Eminem's new album, Marshall Mathers LP 2, may not have been what everyone expected. It definitely was not an obvious reminder of its namesake, the first Marshall Mathers LP, but as Eminem explains in his interview with Zane Lowe, he was going more for a "subliminally nostalgic" record-- not just a "blatant throwback." Was he successful? 

During the first part of a four-part in-depth interview with Eminem and BBC Radio 1's Zane Lowe, the two talk about the similarities between MMLP2 and MMLP, how his latest album came to be a follow-up record, and how working with the founder of Def Jam, Rick Rubin, came about.

"Some of the themes and topics and things like that are re-visited on this album, but at the same time I feel like it's kinda a 2013-version," Em said of the comparisons between MMLP2 and MMLP. "All my albums, I think for the most part, pretty much tell where I'm at, at that time period. So on this there's a lot of reflecting on everything that was happening during that time. So it's kinda like me reflecting on it and getting to the point where I am now with it."

On how the idea to do the album came about, Marshall reveals it happened early on during the recording process, and so they just went with it. "For the most part I just felt like it might be fun to re-visit the overall vibe of the album. It kinda started to go there early on, during the recording process," Eminem said.

The rapper explained, "I had started making a few records for it, and the tones of the records kinda were heading towards that way. And once I figured out what direction it should go in, kinda started gearing everything that way. And a lot of the times making an album I don't have the direction or concept early on."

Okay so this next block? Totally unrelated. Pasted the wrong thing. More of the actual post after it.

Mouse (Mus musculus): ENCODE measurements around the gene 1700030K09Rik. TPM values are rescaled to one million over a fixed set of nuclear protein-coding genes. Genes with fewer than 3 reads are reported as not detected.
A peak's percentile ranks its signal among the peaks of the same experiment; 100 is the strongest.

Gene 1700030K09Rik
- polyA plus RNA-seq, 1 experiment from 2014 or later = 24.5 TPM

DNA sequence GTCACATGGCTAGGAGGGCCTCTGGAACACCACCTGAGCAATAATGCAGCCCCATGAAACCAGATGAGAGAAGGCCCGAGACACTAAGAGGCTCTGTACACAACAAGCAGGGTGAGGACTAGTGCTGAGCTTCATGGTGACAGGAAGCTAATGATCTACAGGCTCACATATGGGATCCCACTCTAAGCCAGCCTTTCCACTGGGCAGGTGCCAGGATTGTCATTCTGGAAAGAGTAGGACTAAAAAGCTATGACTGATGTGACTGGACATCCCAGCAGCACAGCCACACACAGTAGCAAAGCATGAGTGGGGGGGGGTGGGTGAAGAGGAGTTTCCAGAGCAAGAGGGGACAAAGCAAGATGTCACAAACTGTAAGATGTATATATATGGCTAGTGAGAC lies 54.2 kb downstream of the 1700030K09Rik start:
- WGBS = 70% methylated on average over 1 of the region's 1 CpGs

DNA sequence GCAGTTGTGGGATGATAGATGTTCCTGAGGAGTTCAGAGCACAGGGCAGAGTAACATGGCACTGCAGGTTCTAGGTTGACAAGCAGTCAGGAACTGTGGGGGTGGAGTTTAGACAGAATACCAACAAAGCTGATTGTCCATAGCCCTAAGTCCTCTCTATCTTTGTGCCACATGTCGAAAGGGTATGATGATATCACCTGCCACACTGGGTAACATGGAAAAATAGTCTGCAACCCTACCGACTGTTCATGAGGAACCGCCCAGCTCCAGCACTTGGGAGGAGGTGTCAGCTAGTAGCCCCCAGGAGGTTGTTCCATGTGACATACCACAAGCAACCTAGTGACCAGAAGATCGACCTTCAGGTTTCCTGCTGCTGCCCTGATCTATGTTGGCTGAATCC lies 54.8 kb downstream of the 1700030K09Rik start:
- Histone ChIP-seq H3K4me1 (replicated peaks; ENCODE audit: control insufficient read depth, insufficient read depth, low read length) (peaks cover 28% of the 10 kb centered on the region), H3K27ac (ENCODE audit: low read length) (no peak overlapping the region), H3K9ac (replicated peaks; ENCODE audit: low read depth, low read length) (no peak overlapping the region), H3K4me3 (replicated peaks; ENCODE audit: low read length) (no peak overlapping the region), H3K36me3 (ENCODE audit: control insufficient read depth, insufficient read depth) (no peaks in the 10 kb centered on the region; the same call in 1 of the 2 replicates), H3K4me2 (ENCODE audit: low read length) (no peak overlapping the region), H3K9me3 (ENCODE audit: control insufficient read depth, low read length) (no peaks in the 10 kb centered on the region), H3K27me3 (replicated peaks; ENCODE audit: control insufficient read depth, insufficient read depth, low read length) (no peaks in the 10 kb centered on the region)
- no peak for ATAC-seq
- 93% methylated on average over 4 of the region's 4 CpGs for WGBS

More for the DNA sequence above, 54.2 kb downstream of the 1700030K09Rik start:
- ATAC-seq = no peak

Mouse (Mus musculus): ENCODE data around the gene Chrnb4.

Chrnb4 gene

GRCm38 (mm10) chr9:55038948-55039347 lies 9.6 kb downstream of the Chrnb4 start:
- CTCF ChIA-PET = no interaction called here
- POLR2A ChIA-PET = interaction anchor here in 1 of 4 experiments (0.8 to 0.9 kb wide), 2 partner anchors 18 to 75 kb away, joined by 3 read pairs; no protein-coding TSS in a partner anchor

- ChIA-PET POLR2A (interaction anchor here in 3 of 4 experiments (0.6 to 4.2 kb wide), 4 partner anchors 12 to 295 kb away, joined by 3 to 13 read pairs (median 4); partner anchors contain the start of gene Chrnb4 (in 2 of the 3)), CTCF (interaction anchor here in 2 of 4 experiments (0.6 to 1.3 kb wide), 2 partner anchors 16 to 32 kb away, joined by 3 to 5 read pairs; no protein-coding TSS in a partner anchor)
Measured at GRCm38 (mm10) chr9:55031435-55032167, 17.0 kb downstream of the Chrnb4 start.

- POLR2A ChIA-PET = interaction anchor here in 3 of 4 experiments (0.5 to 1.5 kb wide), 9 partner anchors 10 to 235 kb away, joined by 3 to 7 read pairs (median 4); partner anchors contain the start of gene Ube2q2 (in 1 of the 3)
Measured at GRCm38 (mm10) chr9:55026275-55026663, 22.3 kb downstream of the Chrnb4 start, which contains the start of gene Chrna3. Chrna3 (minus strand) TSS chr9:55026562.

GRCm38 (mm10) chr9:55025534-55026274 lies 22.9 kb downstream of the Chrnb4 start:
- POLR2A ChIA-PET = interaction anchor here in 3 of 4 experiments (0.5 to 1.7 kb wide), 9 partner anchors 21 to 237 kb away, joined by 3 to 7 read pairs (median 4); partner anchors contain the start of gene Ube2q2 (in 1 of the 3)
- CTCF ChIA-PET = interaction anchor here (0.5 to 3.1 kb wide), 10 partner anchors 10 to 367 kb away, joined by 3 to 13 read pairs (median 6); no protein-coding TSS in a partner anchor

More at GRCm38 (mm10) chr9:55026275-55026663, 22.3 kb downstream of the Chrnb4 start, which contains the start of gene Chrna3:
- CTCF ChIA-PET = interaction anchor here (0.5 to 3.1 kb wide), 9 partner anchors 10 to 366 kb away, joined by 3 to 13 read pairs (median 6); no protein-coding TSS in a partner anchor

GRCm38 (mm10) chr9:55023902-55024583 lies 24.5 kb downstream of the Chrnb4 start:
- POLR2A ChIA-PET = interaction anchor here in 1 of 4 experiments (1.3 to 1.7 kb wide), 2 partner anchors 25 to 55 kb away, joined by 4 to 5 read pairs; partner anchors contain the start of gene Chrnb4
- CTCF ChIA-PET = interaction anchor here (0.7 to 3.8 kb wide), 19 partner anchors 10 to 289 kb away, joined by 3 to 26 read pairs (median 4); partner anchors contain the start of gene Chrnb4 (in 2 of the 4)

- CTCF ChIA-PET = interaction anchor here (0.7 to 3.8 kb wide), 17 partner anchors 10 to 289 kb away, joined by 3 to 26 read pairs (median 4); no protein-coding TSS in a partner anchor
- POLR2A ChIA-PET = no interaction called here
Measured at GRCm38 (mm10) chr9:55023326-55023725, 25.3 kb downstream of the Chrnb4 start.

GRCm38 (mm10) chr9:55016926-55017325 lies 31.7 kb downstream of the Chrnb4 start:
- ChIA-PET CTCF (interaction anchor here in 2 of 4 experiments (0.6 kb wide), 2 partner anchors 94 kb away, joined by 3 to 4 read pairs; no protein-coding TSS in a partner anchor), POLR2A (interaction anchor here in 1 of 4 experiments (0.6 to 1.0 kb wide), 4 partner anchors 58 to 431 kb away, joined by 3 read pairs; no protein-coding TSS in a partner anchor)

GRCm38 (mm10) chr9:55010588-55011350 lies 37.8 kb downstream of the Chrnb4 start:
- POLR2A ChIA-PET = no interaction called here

The Detroit native went on to explain how "Bad Guy" followed up with the story of "Stan" from the first Marshall Mathers LP. "I knew that obviously "Stan" off the first Mathers LP was a big topic. And I had heard a lot of chatter right around the time of the Recovery record that I should do "Stan 2." And all I kept thinking was, well, Stan's dead. He died in the story. So in the back of my mind I kinda had an idea of who could be left from the story, but I needed to get the right beat and be able to.." Eminem said, trailing off at the end.

Finally Eminem shed some light on how he linked up with Rick Rubin, who also worked on Kanye West's Yeezus album this year.

"I've always been a fan of Rick. And my manager, Paul, had been talking to him, and Rick had expressed that he had interest in working with me. And when Paul brought it to my attention I was super excited, just honored at the fact that he was even thinking about it. I had my reservations just because I'm a super-fan of Rick so I'd probably be a little nervous and I didn't know what the vibe would be just because I'd be wanting to impress him. So it was very much kinda like the feeling I got early on with Dre," he said, once more indicating the idea that MMLP2 follows up MMLP on the level of feeling and vibe.

Check out the first part of Eminem's interview below, and stay tuned for more in the coming weeks.